Active, healing peacemaking

Our ability to be peacemakers comes from turning to God, the source of peace, and letting divine Love guide our footsteps toward practical solutions. This God-given peace begins within each heart, overflows to the world, and is lasting and all-inclusive.

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In light of the division, mistrust, and war that currently dominate the headlines, it’s natural for people to be thinking much more now about the deep need for peace in our world today. Sometimes it can seem as though conflict owns all the activity while peace is a passive hope.

But making peace is a healing activity that expresses God and is blessed by God, according to one of several of the Beatitudes shared by Christ Jesus. He said: “Blessed are the peacemakers: for they shall be called the children of God” (Matthew 5:9).

I learned about peacemaking when I was a boy, when I would try to break up fights and help people become friends again. I saw that this was something important to do, but I only had mixed results. Eventually I learned that well-meaning human effort isn’t enough. I found that what is needed is a spiritual response, the action of God at work in human thought. That truly pacifies and enlightens.

God conceives peace as a quality that isn’t fleeting or unstable but unbreakable and lasting, expressed in each of us as His spiritual offspring. In any moment, we can choose to acknowledge this divine peace as the reality and feel it counteract concern and frustration. Within the precinct of thought, we can establish a love for spiritual peace, and as this view of peace becomes fixed in us, it then overflows into the world.

As the children of God, divine Love, we can both feel and express the great peace given to us by our creator, as we confront the stresses of daily living. The Bible says that God is here, “to give light to them that sit in darkness and in the shadow of death, to guide our feet into the way of peace” (Luke 1:79).

God’s boundless peace, lived and loved, may begin in an individual as just a tiny light, but that light can grow to embrace others and envelop and enlighten the earth. Effective prayer is being open for God to guide us solidly “into the way of peace.” Hand in hand with this God-given peace comes resolution. A simple cease-fire that doesn’t address and resolve strife isn’t really peace; it’s just a muted interval between aggressive actions. Peace, to be genuine and enduring, must encompass everyone fairly and logically. Only the power of God, acknowledged and honored, engenders that kind of peace.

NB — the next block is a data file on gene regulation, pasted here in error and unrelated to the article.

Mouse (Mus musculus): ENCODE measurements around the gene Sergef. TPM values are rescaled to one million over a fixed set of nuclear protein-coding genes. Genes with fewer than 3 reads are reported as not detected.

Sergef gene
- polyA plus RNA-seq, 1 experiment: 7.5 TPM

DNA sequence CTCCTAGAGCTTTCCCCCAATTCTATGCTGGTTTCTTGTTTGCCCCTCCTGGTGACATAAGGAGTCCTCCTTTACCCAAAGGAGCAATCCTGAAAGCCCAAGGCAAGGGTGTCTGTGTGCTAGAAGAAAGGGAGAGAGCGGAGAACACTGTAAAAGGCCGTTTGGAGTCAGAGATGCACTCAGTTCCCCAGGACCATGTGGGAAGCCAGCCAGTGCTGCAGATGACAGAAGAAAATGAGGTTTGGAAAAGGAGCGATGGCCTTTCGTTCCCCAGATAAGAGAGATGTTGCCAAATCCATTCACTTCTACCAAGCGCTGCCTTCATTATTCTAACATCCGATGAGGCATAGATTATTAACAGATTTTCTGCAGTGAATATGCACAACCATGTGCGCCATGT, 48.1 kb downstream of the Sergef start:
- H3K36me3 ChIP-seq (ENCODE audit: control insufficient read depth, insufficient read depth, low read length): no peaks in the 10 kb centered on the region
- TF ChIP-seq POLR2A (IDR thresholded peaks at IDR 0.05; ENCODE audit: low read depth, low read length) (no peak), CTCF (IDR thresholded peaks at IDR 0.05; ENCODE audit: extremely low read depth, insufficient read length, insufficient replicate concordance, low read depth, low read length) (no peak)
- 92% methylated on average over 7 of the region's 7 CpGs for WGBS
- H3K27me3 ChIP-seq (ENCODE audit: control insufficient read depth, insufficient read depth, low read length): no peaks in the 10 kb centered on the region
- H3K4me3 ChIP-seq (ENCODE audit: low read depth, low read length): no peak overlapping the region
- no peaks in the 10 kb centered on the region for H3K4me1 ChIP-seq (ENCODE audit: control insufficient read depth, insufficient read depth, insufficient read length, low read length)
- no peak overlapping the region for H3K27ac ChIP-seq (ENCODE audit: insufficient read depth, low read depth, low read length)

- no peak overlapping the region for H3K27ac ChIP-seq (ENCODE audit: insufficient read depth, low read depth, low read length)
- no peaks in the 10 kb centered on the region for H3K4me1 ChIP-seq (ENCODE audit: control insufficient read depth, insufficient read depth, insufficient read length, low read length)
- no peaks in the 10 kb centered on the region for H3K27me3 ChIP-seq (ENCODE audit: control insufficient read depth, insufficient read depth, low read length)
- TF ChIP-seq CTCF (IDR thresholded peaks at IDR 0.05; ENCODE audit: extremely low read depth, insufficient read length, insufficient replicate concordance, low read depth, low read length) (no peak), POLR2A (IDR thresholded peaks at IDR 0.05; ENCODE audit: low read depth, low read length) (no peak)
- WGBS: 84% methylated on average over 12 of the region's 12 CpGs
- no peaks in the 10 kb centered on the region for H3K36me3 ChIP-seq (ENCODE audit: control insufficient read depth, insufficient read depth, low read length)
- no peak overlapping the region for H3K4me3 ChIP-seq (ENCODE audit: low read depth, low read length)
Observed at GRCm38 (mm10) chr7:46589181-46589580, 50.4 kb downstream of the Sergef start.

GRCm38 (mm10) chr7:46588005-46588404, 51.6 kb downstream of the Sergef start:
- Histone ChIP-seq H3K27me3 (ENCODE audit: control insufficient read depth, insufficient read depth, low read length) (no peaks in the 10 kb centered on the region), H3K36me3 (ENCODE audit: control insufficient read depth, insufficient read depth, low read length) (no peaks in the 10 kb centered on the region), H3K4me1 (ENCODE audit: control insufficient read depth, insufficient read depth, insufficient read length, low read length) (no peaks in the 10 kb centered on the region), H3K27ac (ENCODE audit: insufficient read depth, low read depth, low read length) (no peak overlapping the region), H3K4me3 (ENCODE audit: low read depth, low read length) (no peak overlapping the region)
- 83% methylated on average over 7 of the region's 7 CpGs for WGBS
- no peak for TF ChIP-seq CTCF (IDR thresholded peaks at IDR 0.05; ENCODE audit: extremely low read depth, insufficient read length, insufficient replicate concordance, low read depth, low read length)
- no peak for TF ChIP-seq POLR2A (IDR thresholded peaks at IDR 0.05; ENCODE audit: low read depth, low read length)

In a neighborhood where I used to live, there developed a growing conflict with an adjacent group of neighbors. The issue was water rights. Between suits and countersuits, we enjoyed some quiet times. But those intervals didn’t mean that everyone was at peace, as the issue remained unresolved.

As I prayed for resolution, I soon realized that this was an opportunity to be something of the kind of peacemaker that Jesus was talking about. I saw that, not just for the members of the two neighborhoods, but for the world, our deep hunger for peace and resolution is fed when individuals pause in prayer, yielding to the governing power and intelligence of God to direct our thoughts and actions.

As time went on, I began to appreciate more and more the ways God’s peace is reflected in His creation. People on both sides continued to have negative feelings about one another, but I was so taken up with praying to see God’s wonderful expression of peace reflected in all His creation that I stopped being distracted by the negativity.

As each month went by, I more consistently recognized the peaceful oneness we all naturally have with God, in which no one is excluded. My days overflowed with a joy for it all. Monitor founder Mary Baker Eddy, in her book “Science and Health with Key to the Scriptures,” comments how this approach to prayer operates to heal. She says, “One infinite God, good, unifies men and nations; constitutes the brotherhood of man; ends wars; ...” (p. 340).

One day, the whole issue was suddenly resolved amicably. Everyone agreed on a logical and fair way forward. This experience of praying for peace was a modest one, but it hints with promise at how each of us can magnify in our thoughts the spiritual peace that God gracefully emanates within each of His children.

Active, healing peacemaking, the kind of peacemaking that witnesses unreservedly to God’s power, is naturally loved by each of God’s children. As the Bible puts it, “And the fruit of righteousness is sown in peace of them that make peace” (James 3:18).

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